Us: They are exactly right here; in a movie, a character would have different body language, there would be different lighting, sound, and music. What they’re forgetting is that all of these things are present in the tutorial. Talion wields flowers as he sneaks up behind his wife. It is bright and sunny, the music is calm and pleasant, people are chatting cheerily. On the plains of Mordor, Talion is wielding a nasty dagger, the music is filled with tense crescendos and drums, and the roars and grunts of Uruk’s echos across the land; these are two absolutely different settings. Perhaps it would have been a bit stranger had he not been holding flowers, but with them in hand his intentions are perfectly clear.
They said: “In these opening moments of Shadow of Mordor, they disregard that entire emotional component of the interaction to make a small joke about video game tutorials. It was effectively like the game developers were saying to me “we don’t care how you actually feel in your brain about what you’re doing in the game.”
As a designer it feels like an oboe player hearing a flat note in a symphony. No matter how good everything else may be, that’s what drives you up a wall and pulls you out of the experience.”
Us: Once again, missing the absolute one and only point of this segment; to build character development and to tell us why we should care that she was murdered. To think that segment is disregarding the tone of the game is to miss the entire tone of the game; a tone of sadness and revenge because Talion loved his family. They could have had us kill an Uruk peeing off a cliff humming one of their drinking songs (cause that’s not cliche), instead they decided to stop and make us think. They had us physically interact with our wife for brief moments, which while fleeting gives us more of a connection to her, and a more intimate snapshot of their relationship, than a mere cutscene of some sort. If anything, it puts the character more into the experience.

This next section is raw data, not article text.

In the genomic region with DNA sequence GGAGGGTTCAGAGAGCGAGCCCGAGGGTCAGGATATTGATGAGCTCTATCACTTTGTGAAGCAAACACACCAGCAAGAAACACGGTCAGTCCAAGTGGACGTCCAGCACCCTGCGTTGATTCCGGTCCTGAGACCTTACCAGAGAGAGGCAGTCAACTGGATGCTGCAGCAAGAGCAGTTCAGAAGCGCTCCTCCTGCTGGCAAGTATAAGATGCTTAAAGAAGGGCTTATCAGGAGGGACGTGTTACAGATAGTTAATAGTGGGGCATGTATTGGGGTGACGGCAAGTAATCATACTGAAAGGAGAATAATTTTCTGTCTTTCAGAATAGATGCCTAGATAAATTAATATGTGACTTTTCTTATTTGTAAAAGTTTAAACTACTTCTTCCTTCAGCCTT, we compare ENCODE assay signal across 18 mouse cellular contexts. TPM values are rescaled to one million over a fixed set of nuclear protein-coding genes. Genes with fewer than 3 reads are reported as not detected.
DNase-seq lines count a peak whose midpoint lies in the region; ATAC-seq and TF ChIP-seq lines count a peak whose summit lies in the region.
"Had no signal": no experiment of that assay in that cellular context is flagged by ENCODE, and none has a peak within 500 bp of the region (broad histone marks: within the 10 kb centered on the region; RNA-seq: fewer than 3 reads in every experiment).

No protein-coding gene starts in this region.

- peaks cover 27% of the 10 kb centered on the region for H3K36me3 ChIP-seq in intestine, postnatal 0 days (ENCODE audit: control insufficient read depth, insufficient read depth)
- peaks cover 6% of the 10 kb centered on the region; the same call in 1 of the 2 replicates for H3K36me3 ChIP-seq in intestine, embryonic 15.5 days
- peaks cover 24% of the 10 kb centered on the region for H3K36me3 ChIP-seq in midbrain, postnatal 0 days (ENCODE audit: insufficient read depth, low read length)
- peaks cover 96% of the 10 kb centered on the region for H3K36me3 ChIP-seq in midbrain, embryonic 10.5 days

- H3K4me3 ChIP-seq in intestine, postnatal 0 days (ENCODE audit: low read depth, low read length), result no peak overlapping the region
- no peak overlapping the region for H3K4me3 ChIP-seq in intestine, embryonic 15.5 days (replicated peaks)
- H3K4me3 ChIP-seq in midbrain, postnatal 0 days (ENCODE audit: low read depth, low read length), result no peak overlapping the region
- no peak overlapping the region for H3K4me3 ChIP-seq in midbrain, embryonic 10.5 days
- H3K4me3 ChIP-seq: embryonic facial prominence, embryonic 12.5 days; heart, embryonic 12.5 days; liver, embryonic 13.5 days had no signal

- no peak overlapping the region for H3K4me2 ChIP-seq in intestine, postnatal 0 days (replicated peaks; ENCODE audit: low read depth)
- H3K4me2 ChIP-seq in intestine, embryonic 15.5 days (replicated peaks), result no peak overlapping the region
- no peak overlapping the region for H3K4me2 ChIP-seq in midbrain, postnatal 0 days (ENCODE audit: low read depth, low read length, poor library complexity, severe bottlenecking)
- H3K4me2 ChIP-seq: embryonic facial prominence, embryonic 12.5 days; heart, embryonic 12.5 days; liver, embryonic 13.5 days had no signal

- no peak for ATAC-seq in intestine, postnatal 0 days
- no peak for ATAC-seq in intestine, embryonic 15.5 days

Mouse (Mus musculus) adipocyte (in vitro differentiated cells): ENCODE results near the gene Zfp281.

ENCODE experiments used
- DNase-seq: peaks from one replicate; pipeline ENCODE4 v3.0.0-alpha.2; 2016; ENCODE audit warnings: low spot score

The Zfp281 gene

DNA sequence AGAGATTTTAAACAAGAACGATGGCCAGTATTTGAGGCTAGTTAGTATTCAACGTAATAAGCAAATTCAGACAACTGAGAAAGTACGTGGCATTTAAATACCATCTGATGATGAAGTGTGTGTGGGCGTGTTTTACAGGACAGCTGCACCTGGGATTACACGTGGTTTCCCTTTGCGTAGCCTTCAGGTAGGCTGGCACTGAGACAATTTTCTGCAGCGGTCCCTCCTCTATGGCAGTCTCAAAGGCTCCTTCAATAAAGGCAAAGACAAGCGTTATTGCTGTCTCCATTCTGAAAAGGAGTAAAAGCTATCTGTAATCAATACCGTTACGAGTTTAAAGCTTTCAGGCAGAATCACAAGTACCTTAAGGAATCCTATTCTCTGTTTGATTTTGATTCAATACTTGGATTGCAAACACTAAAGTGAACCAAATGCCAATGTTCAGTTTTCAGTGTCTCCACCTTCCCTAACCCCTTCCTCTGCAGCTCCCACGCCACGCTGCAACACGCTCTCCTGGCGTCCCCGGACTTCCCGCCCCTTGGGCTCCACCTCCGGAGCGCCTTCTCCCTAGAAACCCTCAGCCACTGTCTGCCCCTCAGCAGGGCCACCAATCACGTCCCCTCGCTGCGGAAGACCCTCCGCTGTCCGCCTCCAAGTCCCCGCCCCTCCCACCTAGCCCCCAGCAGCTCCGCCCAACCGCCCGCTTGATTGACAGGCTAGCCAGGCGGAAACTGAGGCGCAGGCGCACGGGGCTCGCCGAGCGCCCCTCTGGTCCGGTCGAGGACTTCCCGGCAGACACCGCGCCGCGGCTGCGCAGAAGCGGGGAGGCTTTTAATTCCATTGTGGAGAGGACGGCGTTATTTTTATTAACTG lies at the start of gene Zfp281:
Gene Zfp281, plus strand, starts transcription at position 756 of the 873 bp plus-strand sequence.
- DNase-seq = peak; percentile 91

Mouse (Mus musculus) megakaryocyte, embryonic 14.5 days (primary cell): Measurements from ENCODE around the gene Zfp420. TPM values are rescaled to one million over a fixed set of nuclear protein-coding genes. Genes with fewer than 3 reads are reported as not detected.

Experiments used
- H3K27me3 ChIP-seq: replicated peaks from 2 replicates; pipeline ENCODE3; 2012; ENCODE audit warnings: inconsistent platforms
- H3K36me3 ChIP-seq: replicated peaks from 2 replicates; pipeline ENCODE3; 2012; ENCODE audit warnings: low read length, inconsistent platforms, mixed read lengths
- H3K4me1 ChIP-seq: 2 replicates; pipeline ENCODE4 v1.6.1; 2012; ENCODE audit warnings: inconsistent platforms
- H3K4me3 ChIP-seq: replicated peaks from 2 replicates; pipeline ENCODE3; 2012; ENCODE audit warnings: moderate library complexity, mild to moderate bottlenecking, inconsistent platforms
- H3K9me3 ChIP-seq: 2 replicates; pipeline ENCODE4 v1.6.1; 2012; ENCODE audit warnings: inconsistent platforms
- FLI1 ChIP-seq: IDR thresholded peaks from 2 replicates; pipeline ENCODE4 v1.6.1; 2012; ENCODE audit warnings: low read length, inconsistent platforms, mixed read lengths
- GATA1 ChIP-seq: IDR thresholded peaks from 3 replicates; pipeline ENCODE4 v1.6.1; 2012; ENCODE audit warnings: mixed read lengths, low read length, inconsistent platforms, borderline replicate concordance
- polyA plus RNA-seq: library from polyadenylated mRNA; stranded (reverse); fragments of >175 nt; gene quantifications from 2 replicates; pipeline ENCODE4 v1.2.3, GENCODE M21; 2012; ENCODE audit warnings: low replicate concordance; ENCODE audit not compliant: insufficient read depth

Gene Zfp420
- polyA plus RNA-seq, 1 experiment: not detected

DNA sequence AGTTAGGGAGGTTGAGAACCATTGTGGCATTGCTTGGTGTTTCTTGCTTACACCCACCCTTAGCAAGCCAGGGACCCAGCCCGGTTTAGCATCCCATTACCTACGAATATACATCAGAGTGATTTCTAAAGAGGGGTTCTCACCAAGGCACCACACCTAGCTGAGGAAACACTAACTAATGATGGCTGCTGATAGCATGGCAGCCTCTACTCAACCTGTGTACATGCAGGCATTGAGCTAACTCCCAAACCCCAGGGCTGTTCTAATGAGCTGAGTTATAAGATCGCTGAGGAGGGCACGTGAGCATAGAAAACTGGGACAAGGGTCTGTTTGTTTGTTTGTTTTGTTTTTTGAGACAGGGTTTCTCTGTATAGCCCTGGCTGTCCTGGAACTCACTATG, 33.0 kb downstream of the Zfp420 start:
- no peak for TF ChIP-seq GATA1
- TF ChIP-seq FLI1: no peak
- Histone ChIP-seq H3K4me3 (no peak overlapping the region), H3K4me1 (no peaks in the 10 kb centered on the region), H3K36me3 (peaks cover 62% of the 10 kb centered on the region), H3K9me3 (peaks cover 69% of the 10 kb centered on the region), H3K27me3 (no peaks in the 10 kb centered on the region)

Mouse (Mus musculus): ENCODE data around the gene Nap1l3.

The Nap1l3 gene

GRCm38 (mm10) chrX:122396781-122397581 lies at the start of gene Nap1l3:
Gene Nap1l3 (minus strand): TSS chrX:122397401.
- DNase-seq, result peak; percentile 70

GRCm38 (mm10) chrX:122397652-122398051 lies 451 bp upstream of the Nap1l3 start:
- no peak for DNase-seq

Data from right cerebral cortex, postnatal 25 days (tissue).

They said: “Imagine being in a situation where you are sneaking up on someone you love. Imagine doing that in real life. Feel the emotions going through your brain. Look at how you hold your body. What are you thinking about in the moments before you make contact?
Now imagine being in a situation where you are afraid for your life and are sneaking up on someone you need to murder or they’re going to kill you and your family. Feel those emotions. Think about how your muscles would be bunched, how you’d try to control your breathing. Your teeth would be clenched. You jaw might hurt. It’s completely different in every way.”
Us: So the argument here is that Talion’s posture and approach to his wife are too murder-like, and that because the button mapping is the same as the stealth kill button, it triggers the wrong emotions. While this is more of a sound argument, we still disagree. Talion is a ranger. It is his job to sneak around and he is great at what he does; maybe even the best. When he thinks of sneaking, there is only one way he goes about it – the way he was taught. If a fireman playfully carried his child to bed it would probably be over his shoulder, as he or she was taught. In the context that was occurring, all I thought was “Huh that’s pretty clever”; and that brings us to our final point.
They said: “This is a relatively small issue with a game that is earning an amazing amount of praise.”
Us: Exactly right. This is only fifteen seconds of a fantastic new game with hours and hours of gameplay. If button mapping during a tutorial that tries to grow character relationships is your main concern, its hardly a concern at all.
So is this a misstep by Monolith? Do you agree with the Polygon author? Or was this a nitpicky find, making mountains of mole hills? Let us here your comments!
We love and respect all the authors that we rebut in Your Opinion is Wrong. These entries are for satire, sarcasm, and counter-point. Cheers, Polygon!